“Anytime you have so much milk on the market, it can affect the whole system more long term or indirectly,” he said.

They belong to the Rolling Hills Dairy Cooperative, which started in 2006 with 13 members, including Dave Brandl. Today it includes 170 farmers throughout southern Wisconsin.

And some of them no doubt were among the estimated 3,800 people who attended the previous event at the Brandl farm despite the fact Janesville and other parts of the county received rain that morning in June 2007.

“We’re anticipating around 4,500 to attend, but we’re preparing for 5,000,” Matt said.

But he and Dana are looking forward to playing host again.

“Many people still don’t know a lot about how a family farm works or where their milk comes from,” Dana said. “We treat these 300 (calves) like they’re our babies. It’s good for people to see that these families are committed to farming.”

The dairy promotions council will have a large tent and tables set up in a green space adjacent to the house, and parking will be in the field to the west. The Rock County event is one of the more than 72 breakfasts across Wisconsin promoting June Dairy Month.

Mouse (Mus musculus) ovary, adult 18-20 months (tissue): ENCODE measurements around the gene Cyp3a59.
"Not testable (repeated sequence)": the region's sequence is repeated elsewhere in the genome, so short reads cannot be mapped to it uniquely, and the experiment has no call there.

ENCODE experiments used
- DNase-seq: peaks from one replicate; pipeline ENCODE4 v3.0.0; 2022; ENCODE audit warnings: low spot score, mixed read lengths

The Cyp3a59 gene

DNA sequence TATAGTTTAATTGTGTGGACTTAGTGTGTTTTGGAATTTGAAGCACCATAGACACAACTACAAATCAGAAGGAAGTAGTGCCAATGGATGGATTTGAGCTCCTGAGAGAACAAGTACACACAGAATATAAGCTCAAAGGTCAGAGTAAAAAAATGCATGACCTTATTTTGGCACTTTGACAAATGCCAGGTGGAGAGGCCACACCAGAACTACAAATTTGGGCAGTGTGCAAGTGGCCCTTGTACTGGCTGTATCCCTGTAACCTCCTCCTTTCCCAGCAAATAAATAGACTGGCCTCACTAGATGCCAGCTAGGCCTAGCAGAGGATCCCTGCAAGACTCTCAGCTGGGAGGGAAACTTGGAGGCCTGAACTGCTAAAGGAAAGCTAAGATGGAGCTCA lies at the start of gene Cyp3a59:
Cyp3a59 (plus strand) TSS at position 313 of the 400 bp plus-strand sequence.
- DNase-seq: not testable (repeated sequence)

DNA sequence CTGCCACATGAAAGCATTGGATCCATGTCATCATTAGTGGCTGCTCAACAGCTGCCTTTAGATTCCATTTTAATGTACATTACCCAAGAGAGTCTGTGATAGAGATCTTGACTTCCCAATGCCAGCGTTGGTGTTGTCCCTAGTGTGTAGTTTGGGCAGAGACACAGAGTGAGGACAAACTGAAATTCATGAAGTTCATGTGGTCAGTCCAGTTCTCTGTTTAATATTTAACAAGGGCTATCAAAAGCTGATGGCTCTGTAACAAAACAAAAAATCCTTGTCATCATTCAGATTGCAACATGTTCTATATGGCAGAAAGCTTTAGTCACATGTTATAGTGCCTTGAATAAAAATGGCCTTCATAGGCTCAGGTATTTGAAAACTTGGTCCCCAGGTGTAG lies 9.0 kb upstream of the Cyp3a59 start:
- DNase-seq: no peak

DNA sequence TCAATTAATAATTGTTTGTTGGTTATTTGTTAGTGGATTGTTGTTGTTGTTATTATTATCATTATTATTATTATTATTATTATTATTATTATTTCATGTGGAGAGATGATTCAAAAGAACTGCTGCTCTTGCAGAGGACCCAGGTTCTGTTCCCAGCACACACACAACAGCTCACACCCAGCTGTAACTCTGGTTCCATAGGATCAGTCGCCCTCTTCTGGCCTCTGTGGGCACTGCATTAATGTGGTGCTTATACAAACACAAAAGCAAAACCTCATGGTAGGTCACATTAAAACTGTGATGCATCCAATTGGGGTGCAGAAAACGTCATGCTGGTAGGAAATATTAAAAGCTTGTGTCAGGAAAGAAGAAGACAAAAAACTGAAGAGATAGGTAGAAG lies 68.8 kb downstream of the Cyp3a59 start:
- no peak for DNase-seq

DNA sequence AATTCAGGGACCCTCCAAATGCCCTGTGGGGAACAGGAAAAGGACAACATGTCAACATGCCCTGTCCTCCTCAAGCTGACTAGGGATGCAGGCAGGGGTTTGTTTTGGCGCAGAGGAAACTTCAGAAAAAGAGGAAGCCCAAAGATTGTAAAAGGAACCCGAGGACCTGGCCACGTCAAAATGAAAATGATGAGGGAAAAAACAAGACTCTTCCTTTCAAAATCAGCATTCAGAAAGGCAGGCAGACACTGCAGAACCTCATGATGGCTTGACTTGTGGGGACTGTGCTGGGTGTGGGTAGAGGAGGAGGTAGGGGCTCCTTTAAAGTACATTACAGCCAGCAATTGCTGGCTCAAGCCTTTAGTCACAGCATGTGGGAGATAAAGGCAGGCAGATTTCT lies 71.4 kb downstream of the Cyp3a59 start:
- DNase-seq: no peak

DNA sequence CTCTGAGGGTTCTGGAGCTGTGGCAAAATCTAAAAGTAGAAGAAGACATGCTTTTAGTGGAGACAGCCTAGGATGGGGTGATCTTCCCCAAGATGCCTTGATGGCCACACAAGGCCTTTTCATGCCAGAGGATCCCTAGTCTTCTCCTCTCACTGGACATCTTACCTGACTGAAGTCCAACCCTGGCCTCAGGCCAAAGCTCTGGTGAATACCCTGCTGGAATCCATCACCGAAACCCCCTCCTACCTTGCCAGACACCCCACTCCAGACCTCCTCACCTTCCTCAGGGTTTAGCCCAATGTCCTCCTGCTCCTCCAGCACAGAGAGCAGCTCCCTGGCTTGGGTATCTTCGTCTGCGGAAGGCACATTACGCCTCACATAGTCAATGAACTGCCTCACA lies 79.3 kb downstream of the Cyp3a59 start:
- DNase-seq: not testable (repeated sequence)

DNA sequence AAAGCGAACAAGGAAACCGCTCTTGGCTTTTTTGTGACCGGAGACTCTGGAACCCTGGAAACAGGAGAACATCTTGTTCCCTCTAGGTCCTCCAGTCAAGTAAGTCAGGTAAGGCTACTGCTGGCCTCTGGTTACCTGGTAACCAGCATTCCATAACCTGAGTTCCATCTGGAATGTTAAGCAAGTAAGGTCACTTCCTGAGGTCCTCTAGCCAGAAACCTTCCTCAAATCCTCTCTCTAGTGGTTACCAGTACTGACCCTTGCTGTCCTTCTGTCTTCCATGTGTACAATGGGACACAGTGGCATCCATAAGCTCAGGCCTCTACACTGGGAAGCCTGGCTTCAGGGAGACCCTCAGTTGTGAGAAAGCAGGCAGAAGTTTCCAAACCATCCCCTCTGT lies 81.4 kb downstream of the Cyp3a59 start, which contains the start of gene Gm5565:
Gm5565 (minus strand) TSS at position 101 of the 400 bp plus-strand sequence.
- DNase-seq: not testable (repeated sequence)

The all-you-can-eat pancake breakfast includes ham patties, yogurt, cheese sticks, applesauce, ice cream, milk and coffee. Activities include tours, a crafty cow contest, music from the band Heatwave and the Rock County 4-H choir, a small animal display, tractor wagon rides and the Rock County ag ambassador leading an educational game area for children.

But the event is about much more than that.

“I like hosting the dairy breakfast because it means cleaning up some things you normally don’t get to,” Dana said, to which her husband responded, jokingly, of course, “I don’t like it because you have to clean up things you normally don’t get to.”

STATELINE NEWS -- It’s Memorial Day weekend, and summer already seems to be in full swing in the Stateline area.

    The summer festival season began Friday, as it always does, with the Young at Heart Festival in Loves Park.

But there are many other events happening throughout the summer; if if they are not on your calendar yet, the should be.